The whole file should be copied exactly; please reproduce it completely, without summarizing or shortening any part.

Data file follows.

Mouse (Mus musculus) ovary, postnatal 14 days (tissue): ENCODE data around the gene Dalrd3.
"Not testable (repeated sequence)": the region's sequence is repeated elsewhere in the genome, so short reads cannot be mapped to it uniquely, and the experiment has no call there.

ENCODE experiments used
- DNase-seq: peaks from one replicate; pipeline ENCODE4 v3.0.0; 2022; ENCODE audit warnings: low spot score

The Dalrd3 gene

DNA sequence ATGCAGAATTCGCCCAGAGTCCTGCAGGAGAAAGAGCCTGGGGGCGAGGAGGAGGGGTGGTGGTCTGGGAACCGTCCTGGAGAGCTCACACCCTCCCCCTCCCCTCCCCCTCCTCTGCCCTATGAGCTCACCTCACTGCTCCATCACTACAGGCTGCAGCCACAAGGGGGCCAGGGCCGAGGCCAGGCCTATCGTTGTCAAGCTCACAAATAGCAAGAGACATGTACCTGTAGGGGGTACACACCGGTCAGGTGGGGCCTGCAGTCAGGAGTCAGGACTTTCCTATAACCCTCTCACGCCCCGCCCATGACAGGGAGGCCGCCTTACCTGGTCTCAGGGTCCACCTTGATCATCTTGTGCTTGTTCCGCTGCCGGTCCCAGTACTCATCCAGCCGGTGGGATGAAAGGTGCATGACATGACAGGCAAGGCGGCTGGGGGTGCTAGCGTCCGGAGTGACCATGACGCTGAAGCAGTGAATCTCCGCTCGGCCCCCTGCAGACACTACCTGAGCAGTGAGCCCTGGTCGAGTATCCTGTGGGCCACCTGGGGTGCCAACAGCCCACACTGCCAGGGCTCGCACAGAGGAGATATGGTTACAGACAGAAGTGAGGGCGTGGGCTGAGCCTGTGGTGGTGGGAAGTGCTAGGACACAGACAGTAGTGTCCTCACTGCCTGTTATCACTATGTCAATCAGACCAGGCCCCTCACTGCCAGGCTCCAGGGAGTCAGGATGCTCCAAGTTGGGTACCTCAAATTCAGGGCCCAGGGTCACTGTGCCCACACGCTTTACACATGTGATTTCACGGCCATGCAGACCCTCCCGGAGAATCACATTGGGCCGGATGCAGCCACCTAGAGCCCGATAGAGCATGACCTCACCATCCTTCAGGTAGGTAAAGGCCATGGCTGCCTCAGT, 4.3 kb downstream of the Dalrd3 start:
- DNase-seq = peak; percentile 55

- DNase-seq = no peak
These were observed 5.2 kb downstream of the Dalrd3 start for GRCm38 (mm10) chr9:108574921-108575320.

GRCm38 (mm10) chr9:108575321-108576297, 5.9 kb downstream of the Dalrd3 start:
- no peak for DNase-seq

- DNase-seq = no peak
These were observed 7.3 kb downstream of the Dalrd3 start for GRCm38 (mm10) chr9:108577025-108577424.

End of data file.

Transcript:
Mouse (Mus musculus) ovary, postnatal 14 days (tissue): ENCODE data around the gene Dalrd3.
"Not testable (repeated sequence)": the region's sequence is repeated elsewhere in the genome, so short reads cannot be mapped to it uniquely, and the experiment has no call there.

ENCODE experiments used
- DNase-seq: peaks from one replicate; pipeline ENCODE4 v3.0.0; 2022; ENCODE audit warnings: low spot score

The Dalrd3 gene

DNA sequence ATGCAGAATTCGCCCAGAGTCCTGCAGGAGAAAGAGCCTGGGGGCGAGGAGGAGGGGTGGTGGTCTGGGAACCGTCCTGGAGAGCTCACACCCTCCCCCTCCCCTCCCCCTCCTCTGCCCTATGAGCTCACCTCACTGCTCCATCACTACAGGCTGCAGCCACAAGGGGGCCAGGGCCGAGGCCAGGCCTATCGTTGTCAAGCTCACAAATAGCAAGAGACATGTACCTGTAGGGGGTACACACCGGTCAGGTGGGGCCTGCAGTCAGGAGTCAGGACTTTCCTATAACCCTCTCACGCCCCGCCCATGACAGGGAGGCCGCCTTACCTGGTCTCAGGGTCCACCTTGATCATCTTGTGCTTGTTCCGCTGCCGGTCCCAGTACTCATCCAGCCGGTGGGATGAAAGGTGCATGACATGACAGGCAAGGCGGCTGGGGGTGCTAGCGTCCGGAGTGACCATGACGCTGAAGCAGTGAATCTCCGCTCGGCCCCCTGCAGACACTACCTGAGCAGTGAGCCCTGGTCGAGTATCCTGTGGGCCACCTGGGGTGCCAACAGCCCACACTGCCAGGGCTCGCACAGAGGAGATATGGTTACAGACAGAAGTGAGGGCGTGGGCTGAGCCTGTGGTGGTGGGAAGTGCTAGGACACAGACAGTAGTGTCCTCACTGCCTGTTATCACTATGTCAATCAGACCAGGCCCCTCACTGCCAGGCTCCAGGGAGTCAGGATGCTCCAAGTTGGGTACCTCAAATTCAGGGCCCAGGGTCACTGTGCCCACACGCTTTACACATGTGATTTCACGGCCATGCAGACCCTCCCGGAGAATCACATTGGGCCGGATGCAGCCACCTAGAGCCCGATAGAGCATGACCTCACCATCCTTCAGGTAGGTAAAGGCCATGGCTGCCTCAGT, 4.3 kb downstream of the Dalrd3 start:
- DNase-seq = peak; percentile 55

- DNase-seq = no peak
These were observed 5.2 kb downstream of the Dalrd3 start for GRCm38 (mm10) chr9:108574921-108575320.

GRCm38 (mm10) chr9:108575321-108576297, 5.9 kb downstream of the Dalrd3 start:
- no peak for DNase-seq

- DNase-seq = no peak
These were observed 7.3 kb downstream of the Dalrd3 start for GRCm38 (mm10) chr9:108577025-108577424.